Showcase timber building attracting international interest


When completed next year, the building will become the world’s first multi-storey wooden building to use pre-stressed timber as a structural building material.
The building was designed by the Nelson-based team of Irving Smith Jack Architects and multi-disciplinary engineers Aurecon.
Their highly original concept for the three-storey building won a national competition for the building’s design run by NMIT and the Ministry of Agriculture and Forestry in 2008.

The design brief was that the building had to be sustainable and substantially made of wood. Timber is sustainable, renewable, locally available and requires less energy to manufacture than other building materials such as concrete and steel.

Project director Andrew Irving says in resolving the conceptual design, a degree of structural innovation was essential from the outset, requiring close collaboration between architect and engineer.
“We identified three or four options for the design then settled on the combination of simple gravity frames with a more complex shear wall seismic system,” Mr Irving says.

This option was chosen because the sophistication of shear walls “allowed us to use an elegant timber frame with straightforward connections that could readily be adapted for use in a variety of building typologies”.
He says there has been strong interest in the project, both in New Zealand and from as far afield as Chile and India. Later this month leading timber engineers from all over the world will descend on Nelson to check out the building’s many innovations.

The tour is part of the programme for the International Council for Research and Innovation in Building and Construction forum hosted by Canterbury University.
Originally due to be held in Christchurch, the forum’s venue was changed to Nelson to incorporate the visit.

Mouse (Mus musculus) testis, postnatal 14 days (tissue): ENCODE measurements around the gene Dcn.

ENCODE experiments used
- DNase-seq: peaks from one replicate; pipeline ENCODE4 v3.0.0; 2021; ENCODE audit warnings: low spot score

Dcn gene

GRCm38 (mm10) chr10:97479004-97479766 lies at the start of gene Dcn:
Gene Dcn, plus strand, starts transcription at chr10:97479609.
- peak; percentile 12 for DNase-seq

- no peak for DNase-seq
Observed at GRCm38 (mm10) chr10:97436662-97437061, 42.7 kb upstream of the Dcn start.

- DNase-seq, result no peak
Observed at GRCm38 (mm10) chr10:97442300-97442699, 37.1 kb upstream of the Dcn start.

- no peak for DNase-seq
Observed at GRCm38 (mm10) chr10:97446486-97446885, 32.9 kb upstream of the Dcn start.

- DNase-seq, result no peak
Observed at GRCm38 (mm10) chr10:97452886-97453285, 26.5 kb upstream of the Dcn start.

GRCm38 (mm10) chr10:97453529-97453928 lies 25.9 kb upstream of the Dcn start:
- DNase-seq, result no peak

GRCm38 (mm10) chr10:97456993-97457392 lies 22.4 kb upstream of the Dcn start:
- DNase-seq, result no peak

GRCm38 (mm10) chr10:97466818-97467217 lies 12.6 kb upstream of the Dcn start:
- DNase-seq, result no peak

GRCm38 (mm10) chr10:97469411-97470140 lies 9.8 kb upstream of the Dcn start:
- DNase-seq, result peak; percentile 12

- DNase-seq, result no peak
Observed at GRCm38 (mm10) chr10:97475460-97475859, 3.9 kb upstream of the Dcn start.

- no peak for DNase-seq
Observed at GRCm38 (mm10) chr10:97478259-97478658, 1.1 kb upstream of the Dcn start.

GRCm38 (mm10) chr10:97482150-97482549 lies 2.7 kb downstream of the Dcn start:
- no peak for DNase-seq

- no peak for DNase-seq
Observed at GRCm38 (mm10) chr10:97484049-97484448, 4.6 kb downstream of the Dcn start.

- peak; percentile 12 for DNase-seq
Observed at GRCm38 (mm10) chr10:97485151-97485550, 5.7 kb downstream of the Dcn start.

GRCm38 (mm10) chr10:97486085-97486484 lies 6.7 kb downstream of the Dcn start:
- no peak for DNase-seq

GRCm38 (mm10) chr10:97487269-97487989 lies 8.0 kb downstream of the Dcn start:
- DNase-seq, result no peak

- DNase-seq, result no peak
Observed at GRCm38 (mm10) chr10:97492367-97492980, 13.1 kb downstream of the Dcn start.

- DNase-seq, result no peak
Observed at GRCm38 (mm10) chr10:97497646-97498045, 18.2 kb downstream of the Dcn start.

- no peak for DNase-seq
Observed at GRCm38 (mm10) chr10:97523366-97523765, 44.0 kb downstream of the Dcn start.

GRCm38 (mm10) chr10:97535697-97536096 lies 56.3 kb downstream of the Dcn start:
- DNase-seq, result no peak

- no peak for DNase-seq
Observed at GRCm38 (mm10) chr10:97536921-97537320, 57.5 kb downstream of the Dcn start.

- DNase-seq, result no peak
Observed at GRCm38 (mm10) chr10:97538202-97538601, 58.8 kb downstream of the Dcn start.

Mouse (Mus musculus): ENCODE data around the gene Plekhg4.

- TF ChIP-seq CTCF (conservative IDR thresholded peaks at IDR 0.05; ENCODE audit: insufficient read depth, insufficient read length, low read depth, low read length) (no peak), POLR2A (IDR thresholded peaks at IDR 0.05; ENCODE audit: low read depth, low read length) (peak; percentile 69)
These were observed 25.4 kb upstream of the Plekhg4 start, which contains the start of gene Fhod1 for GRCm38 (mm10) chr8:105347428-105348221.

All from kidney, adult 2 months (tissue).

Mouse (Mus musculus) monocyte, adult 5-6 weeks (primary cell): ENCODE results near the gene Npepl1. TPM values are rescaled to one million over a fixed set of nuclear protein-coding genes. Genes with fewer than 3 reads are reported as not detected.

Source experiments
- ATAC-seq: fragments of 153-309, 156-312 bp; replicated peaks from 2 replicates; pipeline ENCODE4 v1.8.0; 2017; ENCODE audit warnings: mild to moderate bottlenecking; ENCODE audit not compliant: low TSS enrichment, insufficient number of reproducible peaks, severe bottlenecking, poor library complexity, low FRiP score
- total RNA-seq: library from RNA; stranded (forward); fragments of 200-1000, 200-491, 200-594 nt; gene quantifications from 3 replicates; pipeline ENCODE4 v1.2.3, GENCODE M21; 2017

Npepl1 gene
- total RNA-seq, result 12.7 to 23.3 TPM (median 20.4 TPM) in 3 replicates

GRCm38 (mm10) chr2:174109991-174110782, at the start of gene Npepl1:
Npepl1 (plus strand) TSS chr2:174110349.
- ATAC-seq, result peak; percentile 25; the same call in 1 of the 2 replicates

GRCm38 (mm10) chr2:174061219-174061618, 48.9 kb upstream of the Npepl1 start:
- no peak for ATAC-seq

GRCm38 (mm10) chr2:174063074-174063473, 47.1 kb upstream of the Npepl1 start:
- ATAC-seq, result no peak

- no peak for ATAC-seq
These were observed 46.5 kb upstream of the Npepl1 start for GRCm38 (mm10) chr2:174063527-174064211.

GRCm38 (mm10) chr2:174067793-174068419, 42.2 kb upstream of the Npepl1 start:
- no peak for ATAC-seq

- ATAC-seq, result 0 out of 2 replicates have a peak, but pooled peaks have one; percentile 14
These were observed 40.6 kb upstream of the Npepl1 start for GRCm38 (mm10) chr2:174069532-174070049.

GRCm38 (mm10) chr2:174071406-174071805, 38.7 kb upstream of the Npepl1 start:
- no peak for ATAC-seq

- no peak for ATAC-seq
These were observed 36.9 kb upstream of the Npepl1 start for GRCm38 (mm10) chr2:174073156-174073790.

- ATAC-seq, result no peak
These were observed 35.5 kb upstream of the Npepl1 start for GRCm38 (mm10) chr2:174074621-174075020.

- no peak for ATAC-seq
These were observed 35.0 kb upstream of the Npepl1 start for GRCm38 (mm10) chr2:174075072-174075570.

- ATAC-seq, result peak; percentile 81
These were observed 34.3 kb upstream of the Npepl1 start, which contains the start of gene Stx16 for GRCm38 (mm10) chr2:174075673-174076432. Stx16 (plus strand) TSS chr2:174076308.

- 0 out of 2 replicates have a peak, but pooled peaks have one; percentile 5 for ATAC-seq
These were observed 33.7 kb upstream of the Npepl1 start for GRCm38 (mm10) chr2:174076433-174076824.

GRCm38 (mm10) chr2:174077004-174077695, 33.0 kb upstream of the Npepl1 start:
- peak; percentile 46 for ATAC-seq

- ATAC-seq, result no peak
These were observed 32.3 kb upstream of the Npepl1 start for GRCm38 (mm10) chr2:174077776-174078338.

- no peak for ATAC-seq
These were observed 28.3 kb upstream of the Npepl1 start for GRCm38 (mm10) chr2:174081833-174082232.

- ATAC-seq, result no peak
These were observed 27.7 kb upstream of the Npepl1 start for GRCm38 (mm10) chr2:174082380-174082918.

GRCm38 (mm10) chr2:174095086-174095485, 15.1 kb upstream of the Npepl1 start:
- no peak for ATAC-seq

”As architects, we see this as the first in a new generation of creative, sustainable, wooden structured, multi-storeyed buildings,” Mr Irving says.

STIC chief executive Robert Finch says the engineers’ visit will give the building “good international exposure and a chance for them to see what can be achieved with wood as a structural building material”.

Another two projects are already in the pipeline in New Zealand, and Mr Finch says it is hoped that the use of wood as a structural building material here and overseas will be encouraged.
The project will also feature as a case study in this year’s New Zealand Timber Design Society Wood Solutions seminar series commencing on August 31, Mr Irving says.
The building will maximise the warmth and visual appeal of structural timber. To achieve this, all structural timber components will remain visible, which will also allow the project’s innovative use of wood to be showcased to the design and construction industries.

The building’s design also breaks new ground for:
• Incorporating energy-dissipating, earthquake-resistant engineering technology in a structural timber design.
• Its sustainable approach to construction, making use of timber as a renewable resource, grown and manufactured within a 100km radius of Nelson.
• Using locally manufactured LVL by Nelson Pine as the primary structural element, and local fabricators Hunter Laminates and Potius flooring to manufacture structural components. At the same time, this supports Nelson’s forestry and timber manufacturing industries.
• Using Potius floor panels for the first time in a multi-storey timber building.

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